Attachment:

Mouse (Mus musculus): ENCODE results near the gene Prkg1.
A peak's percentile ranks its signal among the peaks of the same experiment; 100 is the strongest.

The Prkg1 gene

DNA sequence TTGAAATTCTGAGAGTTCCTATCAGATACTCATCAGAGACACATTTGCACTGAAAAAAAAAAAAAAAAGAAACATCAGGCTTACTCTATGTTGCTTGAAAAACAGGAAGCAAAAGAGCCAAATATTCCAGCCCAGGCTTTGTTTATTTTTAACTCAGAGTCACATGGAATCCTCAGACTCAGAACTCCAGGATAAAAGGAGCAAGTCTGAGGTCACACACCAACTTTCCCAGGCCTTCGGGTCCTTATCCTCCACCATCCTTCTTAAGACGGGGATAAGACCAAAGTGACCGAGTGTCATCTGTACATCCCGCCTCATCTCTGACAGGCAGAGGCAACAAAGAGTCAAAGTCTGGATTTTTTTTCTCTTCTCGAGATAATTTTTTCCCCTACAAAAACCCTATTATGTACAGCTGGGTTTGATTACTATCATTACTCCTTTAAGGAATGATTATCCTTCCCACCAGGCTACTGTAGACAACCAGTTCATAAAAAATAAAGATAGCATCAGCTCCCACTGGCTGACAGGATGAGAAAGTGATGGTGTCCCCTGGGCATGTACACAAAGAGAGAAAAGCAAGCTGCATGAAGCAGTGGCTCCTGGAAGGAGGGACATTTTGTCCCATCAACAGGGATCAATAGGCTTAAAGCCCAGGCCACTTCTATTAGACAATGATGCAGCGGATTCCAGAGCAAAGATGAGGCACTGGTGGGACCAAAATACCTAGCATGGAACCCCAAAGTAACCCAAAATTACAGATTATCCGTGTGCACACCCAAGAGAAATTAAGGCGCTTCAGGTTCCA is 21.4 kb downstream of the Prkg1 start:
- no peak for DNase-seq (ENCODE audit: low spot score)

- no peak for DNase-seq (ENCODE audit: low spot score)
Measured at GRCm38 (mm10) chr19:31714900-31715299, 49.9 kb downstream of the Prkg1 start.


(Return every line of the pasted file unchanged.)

Mouse (Mus musculus): ENCODE results near the gene Prkg1.
A peak's percentile ranks its signal among the peaks of the same experiment; 100 is the strongest.

The Prkg1 gene

DNA sequence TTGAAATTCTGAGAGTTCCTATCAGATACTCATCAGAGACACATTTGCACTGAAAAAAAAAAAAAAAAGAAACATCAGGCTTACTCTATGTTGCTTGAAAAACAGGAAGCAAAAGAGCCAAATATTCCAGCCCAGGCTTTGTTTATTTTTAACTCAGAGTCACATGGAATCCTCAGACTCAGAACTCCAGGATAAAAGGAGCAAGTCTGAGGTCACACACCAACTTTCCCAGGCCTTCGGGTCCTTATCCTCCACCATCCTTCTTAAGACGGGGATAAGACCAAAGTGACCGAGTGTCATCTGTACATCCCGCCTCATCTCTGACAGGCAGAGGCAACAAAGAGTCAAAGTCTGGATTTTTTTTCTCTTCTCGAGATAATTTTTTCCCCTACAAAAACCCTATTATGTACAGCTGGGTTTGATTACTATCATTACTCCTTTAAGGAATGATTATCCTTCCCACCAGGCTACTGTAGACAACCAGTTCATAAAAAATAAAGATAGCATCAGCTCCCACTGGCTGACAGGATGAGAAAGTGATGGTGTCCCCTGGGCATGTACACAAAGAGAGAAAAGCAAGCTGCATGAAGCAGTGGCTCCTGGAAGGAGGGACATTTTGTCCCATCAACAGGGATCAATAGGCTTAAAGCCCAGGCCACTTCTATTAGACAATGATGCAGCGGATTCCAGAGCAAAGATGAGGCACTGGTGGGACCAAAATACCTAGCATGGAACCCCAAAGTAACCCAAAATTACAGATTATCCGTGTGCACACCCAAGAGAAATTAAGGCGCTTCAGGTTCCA is 21.4 kb downstream of the Prkg1 start:
- no peak for DNase-seq (ENCODE audit: low spot score)

- no peak for DNase-seq (ENCODE audit: low spot score)
Measured at GRCm38 (mm10) chr19:31714900-31715299, 49.9 kb downstream of the Prkg1 start.